The findings of a recent study conducted at The Scripps Research Institute (TSRI) could help researchers develop personalized treatments for alcohol use disorder (AUD) and dependence.
TSRI scientists found an important difference between the brains of alcohol-dependent and non-alcohol-dependent rats. When given alcohol, both groups showed increased activity in a region of the brain called the central amygdala (CeA) — but this activity was due to two completely different brain signaling pathways. Further study of this information could help evaluate how a person’s brain responds to different therapeutics and could help individualize treatment.
Prior research done by TSRI Professor Marisa Roberto, senior author of the new study, has shown that alcohol increases neuronal activity in the CeA. Roberto’s lab found increased activity in both nondependent, or naïve, and alcohol-dependent rats. As they investigated this phenomenon in the new study, the researchers were surprised to find that the mechanisms underlying this increased activity differed between the two groups.
By giving the nondependent rats a dose of alcohol, the researchers engaged proteins called calcium channels and increased neuronal activity. Neurons fired as the specific calcium channels at play, called L-type voltage-gated calcium channels (LTCCs), boosted the release of a neurotransmitter called GABA. Blocking these LTCCs reduced voluntary alcohol consumption in naïve rats.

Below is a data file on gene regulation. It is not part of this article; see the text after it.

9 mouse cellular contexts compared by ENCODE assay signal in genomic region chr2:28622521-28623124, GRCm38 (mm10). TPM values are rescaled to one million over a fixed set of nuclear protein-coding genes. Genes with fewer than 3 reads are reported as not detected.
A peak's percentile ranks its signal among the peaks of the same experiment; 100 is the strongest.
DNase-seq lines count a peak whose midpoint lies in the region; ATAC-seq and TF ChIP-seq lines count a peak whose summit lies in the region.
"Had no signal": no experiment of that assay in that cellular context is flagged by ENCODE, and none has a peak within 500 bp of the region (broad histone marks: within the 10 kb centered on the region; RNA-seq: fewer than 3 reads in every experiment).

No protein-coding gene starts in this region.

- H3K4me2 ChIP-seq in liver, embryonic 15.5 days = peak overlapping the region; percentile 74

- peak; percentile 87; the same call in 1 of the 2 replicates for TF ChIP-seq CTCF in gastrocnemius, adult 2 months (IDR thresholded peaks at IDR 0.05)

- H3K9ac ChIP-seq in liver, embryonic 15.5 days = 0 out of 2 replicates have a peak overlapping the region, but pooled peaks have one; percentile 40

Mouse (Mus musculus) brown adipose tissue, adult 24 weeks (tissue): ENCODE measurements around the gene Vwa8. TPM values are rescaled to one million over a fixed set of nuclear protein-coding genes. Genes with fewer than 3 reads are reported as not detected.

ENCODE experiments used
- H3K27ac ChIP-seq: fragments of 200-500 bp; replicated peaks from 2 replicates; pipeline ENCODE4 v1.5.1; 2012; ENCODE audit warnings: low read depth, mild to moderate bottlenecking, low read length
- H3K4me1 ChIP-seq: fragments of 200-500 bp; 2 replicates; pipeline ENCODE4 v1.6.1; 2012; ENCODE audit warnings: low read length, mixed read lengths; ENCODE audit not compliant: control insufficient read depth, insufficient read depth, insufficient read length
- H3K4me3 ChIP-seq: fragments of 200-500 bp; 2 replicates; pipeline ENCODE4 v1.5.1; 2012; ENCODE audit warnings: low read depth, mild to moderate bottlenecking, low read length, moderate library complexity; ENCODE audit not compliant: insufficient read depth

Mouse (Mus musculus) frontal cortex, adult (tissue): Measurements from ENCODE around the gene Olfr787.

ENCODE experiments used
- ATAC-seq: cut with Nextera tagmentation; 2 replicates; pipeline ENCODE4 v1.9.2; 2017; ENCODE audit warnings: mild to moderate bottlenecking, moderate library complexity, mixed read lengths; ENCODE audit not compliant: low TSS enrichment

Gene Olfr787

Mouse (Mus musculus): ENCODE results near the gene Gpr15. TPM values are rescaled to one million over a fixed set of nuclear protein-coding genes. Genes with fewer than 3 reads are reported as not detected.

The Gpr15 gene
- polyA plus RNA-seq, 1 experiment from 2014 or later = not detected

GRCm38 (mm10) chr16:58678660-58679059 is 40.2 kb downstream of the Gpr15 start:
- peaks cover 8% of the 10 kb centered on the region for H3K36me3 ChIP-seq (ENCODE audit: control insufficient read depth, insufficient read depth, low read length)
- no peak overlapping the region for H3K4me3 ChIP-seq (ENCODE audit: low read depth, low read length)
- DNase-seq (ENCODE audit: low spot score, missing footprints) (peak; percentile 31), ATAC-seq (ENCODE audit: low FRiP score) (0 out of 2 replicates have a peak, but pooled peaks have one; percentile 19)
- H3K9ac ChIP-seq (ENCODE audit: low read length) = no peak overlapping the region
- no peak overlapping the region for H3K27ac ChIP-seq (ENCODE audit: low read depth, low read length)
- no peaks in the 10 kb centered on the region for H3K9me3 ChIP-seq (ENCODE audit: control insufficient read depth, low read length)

But in alcohol-dependent rats, the researchers found decreased abundance of LTCCs on neuronal cell membranes, disrupting their normal ability to drive a dose of alcohol’s effects on CeA activity. Instead, increased neuronal activity was driven by a stress hormone called corticotropin-releasing factor (CRF) and its type 1 receptor (CRF1). The researchers found that blocking CeA CRF1s reduced voluntary alcohol consumption in the dependent rats.
Studying these two groups shed light on how alcohol functionally alters the brain. “There is a switch in the molecular mechanisms underlying the CeA’s response to alcohol (from LTCC- to CRF1-driven) as the individual transitions to the alcohol-dependent state,” said Roberto. This switch reflects the important role of the CeA in the pathophysiology of alcohol dependence and represents a new potential avenue for therapeutic intervention.
The findings from the study, published in The Journal of Neuroscience, may lead to better ways to treat alcohol dependence. Alcohol use disorder appears to have many different root causes, but the new findings suggest doctors could analyze certain symptoms or genetic markers to determine which patients are likely to have CRF-CRF1 hyperactivation and benefit from the development of a novel drug that blocks that activity.